February 27, 2003
Feinstein criticizes Bush's military policies, rejection of treaties
By OTTO KREISHER
COPLEY NEWS SERVICE
WASHINGTON – President Bush's focus on unilateral international actions and the use of military force rather than diplomacy "undermines United States security and will make the world more dangerous, not safer," Sen. Dianne Feinstein said yesterday.
In an unusually hard-edged speech, Feinstein, D-Calif., criticized Bush's rejection of multiple international treaties and his new policies of pre-emptive military action and the possible use of nuclear weapons against nonnuclear states as actions that have damaged America's international standing.
"By moving the United States sharply away from the concept of cooperative security and a world governed by international law and established norms of behavior, and potentially substituting unilateralism and pre-emption in its place," she said, "I believe that the administration's policy runs the real risk that the United States will become increasingly isolated . . . and dependent on its military might to protect its interests and its citizens."
Although she broke ranks with fellow California Democrat Sen. Barbara Boxer and voted last year for a congressional resolution authorizing use of military force against Iraq, Feinstein told a Center for National Policy luncheon audience that the U.N. weapons inspectors should be given more time.
"Suppose we can avoid war by taking six additional months, what's to be lost by that?" she asked.
Feinstein also criticized Bush's refusal to negotiate directly with North Korea, which she called "a greater threat than Iraq" because of its admitted nuclear weapons program.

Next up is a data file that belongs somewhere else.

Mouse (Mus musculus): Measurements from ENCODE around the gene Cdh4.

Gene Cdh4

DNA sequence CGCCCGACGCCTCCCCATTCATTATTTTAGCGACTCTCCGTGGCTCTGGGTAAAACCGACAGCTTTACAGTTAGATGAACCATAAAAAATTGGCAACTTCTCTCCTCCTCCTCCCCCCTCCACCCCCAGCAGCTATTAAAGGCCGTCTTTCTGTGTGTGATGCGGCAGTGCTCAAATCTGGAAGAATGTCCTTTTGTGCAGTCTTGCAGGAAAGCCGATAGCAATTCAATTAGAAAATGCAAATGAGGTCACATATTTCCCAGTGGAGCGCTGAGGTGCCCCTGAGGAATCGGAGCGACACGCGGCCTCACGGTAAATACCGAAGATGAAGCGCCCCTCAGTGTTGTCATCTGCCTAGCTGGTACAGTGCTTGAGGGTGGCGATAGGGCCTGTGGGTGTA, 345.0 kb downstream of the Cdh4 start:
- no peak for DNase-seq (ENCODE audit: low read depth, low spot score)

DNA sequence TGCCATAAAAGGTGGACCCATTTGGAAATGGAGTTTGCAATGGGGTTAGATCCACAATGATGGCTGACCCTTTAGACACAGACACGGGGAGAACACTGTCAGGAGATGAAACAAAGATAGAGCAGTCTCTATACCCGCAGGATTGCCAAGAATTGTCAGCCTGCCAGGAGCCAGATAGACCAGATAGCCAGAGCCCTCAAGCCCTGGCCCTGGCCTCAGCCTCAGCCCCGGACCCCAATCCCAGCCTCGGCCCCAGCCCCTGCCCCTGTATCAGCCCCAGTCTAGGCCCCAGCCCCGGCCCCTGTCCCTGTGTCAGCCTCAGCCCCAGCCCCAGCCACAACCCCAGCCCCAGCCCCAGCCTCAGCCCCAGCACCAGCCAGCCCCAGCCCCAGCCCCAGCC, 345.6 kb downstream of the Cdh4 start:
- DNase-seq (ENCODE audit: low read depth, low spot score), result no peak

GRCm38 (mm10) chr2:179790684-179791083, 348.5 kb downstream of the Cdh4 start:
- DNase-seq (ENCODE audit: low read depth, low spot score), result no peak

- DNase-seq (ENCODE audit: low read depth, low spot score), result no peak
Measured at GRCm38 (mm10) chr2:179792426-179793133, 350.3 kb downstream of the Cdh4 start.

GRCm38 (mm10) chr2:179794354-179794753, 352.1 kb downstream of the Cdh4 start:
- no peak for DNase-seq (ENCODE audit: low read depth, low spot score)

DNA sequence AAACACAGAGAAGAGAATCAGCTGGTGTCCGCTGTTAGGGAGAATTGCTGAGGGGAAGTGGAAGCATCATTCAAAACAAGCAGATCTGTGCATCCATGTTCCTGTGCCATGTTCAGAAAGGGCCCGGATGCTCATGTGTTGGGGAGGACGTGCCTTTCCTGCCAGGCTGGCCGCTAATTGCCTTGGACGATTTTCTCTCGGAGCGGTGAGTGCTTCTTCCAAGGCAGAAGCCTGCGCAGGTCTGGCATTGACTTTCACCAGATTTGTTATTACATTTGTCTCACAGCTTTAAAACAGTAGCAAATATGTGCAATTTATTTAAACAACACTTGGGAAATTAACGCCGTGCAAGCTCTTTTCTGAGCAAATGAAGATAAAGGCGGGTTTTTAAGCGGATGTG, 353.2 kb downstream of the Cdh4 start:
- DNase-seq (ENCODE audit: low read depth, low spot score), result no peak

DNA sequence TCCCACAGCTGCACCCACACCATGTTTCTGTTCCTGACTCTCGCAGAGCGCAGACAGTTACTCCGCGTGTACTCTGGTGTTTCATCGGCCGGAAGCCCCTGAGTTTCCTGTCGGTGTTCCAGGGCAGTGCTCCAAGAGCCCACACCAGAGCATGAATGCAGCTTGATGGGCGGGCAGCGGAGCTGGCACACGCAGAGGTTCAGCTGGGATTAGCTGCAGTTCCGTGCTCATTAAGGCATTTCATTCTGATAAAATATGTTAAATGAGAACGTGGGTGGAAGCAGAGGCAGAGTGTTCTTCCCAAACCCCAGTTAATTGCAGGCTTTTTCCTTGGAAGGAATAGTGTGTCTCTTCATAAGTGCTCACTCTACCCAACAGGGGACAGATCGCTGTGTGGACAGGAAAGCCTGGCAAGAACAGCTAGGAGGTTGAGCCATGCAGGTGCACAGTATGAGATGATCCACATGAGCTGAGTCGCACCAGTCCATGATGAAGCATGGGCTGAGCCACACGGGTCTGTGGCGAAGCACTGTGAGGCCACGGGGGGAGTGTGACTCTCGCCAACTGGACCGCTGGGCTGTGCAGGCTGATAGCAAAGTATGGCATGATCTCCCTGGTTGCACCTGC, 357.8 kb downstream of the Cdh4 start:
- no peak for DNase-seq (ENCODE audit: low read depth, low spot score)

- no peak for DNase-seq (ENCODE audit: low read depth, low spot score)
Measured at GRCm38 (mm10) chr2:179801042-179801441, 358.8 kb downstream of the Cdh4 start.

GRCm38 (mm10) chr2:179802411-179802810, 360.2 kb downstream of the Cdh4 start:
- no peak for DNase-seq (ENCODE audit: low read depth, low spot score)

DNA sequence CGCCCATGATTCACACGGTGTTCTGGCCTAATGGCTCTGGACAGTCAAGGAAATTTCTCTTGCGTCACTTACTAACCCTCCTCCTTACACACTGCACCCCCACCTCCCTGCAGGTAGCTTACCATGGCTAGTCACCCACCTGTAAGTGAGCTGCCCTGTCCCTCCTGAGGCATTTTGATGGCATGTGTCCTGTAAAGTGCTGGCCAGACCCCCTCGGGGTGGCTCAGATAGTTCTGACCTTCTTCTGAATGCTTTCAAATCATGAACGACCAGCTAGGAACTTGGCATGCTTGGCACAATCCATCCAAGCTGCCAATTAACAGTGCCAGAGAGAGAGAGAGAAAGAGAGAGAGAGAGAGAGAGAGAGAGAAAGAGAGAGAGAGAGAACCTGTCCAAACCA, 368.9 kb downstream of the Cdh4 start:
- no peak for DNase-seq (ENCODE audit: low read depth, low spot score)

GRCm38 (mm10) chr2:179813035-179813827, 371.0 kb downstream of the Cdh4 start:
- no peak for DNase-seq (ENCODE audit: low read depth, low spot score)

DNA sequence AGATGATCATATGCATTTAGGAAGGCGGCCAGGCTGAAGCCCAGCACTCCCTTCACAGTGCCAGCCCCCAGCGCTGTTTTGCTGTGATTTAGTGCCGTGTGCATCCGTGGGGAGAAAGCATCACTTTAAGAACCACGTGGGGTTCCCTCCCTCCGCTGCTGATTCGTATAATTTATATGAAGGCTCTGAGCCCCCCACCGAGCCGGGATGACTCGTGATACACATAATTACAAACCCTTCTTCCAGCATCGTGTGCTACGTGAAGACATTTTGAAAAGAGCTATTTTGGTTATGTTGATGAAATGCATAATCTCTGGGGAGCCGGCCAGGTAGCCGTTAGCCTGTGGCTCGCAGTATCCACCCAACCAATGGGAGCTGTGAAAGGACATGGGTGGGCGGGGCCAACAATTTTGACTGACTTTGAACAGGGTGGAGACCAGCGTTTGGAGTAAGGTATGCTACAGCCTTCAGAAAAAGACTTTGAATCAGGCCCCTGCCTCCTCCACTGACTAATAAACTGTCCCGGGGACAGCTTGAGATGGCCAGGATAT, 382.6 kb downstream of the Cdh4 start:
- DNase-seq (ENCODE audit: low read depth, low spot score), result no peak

Feinstein noted that she had supported many of the president's efforts to improve national security since the Sept. 11, 2001, terrorist attacks.
"But given the very serious and potentially explosive crises we now face in Iraq, North Korea and in our war on terror, I believe we must take a closer look" at the administration's actions.
"Specifically, the administration's focus on unilateral action, its dismissal of international law, treaties and institutions, and its apparent emphasis on military power to the exclusion of other policy options, have created serious concerns both here and abroad."
The actions, she lamented, "have lost much of the good will generated after 9/11."
Feinstein cited Bush's rejection of the Kyoto global warming treaty, the Comprehensive Test Ban Treaty, the Biological Weapons Convention, Anti-Ballistic Missile Treaty and the agreement creating an international court to try war crimes.
She was particularly critical of last year's Nuclear Posture Review and a national security policy statement, which suggested the use of nuclear weapons in a preventive strike against chemical or biological weapons facilities and the development of smaller atomic devices that could be used in place of conventional arms.
Together, she said, "These two policy initiatives cite contingencies for the pre-emptive use of nuclear weapons or the use of nuclear weapons in retaliation to a nonnuclear attack.
"Such an approach is neither in our national interest nor is it consistent with our nation's standards and values. A first use of nuclear weapons by the United States should be unthinkable," Feinstein said.